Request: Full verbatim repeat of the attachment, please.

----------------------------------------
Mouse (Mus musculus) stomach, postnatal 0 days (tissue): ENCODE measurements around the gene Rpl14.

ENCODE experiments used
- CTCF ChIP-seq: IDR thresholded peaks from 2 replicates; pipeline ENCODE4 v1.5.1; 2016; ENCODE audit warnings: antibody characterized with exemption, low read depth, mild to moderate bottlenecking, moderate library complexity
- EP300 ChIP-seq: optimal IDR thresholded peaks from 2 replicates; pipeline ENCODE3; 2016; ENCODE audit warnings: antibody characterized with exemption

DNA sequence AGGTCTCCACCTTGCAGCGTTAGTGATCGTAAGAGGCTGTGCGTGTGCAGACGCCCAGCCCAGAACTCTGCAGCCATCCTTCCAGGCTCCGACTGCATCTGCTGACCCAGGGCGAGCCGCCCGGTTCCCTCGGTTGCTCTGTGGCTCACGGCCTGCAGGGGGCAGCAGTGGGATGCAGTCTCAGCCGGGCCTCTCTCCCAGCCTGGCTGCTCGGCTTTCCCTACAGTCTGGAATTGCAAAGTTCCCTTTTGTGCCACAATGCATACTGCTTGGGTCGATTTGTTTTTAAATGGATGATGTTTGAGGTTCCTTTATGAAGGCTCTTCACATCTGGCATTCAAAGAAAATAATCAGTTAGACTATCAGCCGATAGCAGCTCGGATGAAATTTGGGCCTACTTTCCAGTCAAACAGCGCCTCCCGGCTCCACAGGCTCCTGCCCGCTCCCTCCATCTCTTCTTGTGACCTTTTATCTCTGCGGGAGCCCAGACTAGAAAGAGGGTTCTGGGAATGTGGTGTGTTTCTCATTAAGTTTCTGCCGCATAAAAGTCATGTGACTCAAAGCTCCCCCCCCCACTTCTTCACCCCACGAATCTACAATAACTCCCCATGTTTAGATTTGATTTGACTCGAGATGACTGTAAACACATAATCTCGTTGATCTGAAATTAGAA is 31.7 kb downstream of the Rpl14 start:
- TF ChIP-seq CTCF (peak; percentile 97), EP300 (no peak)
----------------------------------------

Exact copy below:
Mouse (Mus musculus) stomach, postnatal 0 days (tissue): ENCODE measurements around the gene Rpl14.

ENCODE experiments used
- CTCF ChIP-seq: IDR thresholded peaks from 2 replicates; pipeline ENCODE4 v1.5.1; 2016; ENCODE audit warnings: antibody characterized with exemption, low read depth, mild to moderate bottlenecking, moderate library complexity
- EP300 ChIP-seq: optimal IDR thresholded peaks from 2 replicates; pipeline ENCODE3; 2016; ENCODE audit warnings: antibody characterized with exemption

DNA sequence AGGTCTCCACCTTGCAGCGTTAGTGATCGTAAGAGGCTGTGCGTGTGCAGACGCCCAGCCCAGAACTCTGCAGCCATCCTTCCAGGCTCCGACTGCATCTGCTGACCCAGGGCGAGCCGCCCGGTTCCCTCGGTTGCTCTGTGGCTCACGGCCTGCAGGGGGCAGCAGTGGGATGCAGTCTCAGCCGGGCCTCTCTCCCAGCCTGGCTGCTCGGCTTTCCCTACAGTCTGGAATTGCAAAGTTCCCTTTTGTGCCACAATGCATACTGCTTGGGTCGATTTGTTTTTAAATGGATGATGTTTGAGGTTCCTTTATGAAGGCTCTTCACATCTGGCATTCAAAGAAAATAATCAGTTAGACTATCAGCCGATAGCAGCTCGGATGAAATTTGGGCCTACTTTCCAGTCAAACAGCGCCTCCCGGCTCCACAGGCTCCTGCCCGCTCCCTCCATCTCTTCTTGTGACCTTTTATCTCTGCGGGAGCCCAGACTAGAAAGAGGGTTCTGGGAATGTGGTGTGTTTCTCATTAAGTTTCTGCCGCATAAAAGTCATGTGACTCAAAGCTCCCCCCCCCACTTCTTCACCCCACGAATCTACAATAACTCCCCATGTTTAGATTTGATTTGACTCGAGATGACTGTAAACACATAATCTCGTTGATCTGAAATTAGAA is 31.7 kb downstream of the Rpl14 start:
- TF ChIP-seq CTCF (peak; percentile 97), EP300 (no peak)